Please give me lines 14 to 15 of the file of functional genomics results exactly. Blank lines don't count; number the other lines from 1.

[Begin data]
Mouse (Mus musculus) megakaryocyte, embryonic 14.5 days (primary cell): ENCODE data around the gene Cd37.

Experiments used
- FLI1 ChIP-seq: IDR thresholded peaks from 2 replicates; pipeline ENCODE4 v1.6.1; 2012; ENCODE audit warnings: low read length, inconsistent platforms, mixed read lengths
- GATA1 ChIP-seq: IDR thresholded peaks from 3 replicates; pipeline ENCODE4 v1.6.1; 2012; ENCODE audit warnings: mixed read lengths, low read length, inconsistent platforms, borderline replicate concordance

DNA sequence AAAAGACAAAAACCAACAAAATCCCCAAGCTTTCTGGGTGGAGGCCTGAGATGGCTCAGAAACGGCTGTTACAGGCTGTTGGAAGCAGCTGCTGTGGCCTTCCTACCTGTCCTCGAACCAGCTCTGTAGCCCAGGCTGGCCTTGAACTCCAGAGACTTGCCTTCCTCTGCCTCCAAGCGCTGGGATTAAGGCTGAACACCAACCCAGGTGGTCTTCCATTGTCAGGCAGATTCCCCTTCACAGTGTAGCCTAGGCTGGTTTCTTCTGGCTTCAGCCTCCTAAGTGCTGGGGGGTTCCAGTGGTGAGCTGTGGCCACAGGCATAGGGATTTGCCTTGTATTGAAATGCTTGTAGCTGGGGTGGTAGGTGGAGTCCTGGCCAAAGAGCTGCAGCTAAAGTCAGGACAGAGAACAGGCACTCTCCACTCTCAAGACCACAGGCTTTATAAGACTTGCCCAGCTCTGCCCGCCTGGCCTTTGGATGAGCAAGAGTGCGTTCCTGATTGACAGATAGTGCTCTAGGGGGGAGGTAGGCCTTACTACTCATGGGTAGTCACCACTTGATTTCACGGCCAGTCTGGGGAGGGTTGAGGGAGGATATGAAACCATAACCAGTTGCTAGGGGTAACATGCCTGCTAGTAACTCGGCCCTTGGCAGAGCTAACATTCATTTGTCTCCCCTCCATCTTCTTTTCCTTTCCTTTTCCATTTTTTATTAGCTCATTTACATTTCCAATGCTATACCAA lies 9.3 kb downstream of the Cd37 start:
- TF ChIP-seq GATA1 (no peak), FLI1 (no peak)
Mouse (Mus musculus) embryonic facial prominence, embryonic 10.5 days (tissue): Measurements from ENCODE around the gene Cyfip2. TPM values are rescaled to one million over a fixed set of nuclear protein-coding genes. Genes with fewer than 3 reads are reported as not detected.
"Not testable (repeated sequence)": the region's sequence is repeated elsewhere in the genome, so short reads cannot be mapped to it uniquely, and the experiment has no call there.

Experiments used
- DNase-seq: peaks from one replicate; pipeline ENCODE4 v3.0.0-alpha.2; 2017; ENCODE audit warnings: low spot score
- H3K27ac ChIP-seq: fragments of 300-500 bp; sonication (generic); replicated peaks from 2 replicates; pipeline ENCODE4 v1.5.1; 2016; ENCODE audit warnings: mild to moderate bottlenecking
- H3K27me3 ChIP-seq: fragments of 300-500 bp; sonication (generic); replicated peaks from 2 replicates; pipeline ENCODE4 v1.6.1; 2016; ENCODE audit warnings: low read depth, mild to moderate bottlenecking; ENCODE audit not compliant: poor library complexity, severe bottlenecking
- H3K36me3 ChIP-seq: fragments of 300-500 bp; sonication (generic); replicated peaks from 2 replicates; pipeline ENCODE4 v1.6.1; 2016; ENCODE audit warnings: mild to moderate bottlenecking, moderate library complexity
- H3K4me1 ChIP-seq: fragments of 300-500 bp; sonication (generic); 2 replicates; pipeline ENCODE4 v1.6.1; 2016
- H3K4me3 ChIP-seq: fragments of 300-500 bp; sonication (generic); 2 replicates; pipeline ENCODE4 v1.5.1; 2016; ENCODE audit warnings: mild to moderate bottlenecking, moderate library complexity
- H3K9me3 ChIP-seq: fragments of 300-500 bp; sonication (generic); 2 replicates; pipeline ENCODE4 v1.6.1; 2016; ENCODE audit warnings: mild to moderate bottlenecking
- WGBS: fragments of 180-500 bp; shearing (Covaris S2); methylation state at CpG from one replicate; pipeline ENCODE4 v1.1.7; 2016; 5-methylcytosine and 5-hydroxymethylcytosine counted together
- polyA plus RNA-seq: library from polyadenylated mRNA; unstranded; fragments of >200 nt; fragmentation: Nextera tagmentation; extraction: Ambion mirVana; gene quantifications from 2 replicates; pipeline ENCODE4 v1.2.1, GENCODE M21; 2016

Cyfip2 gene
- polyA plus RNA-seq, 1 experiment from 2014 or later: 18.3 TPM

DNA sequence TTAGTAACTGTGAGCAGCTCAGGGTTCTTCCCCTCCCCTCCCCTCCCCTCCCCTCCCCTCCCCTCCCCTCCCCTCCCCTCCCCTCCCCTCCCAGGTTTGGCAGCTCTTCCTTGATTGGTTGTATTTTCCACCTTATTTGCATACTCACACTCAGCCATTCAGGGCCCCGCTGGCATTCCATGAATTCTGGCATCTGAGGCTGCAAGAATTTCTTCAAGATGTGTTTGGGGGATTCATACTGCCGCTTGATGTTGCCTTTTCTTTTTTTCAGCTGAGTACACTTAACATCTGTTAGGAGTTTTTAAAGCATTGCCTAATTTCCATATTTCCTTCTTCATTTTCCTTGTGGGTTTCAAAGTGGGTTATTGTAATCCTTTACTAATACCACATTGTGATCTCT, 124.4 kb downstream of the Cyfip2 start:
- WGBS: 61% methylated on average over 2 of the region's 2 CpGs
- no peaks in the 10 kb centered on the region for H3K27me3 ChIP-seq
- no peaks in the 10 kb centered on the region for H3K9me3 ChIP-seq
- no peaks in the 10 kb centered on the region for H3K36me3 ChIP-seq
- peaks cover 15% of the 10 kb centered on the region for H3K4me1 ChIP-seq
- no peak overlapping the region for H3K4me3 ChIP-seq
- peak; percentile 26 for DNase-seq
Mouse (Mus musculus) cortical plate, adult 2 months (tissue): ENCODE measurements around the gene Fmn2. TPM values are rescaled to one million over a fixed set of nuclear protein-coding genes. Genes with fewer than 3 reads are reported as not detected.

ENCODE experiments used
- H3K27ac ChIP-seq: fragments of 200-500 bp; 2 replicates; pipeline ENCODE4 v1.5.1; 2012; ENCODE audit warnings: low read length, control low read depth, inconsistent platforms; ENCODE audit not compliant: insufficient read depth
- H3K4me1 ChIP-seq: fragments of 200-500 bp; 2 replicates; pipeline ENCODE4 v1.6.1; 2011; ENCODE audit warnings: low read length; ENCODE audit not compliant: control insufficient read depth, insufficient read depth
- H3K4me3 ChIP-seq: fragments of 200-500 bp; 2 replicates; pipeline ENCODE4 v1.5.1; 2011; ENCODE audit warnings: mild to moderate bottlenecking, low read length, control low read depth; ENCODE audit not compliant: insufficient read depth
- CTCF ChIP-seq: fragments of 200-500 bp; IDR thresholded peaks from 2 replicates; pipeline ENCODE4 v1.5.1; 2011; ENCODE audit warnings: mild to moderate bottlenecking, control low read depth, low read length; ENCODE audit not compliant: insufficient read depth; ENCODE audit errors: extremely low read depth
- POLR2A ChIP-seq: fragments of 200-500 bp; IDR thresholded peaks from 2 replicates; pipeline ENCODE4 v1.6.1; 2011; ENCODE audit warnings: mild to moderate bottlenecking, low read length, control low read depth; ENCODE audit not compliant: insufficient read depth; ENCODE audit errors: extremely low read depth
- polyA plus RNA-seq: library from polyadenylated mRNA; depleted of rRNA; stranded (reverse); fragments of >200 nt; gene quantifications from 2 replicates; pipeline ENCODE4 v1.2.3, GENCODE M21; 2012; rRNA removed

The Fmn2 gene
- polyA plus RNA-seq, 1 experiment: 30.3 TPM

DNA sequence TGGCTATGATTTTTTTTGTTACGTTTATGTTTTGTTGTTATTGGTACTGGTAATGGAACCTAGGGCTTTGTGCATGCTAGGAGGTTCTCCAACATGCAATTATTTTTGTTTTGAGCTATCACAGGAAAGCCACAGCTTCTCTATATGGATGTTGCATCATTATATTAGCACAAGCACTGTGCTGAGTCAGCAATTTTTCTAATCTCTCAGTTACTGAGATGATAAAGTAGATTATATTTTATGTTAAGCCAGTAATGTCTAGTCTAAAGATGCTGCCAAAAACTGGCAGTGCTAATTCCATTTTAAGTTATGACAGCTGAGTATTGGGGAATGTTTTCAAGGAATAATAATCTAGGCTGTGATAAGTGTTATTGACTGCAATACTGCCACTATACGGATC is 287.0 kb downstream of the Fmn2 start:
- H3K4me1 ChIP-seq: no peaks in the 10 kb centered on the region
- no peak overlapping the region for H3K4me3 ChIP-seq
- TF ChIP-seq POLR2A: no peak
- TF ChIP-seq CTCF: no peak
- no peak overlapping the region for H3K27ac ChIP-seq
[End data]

- H3K4me1 ChIP-seq: fragments of 300-500 bp; sonication (generic); 2 replicates; pipeline ENCODE4 v1.6.1; 2016
- H3K4me3 ChIP-seq: fragments of 300-500 bp; sonication (generic); 2 replicates; pipeline ENCODE4 v1.5.1; 2016; ENCODE audit warnings: mild to moderate bottlenecking, moderate library complexity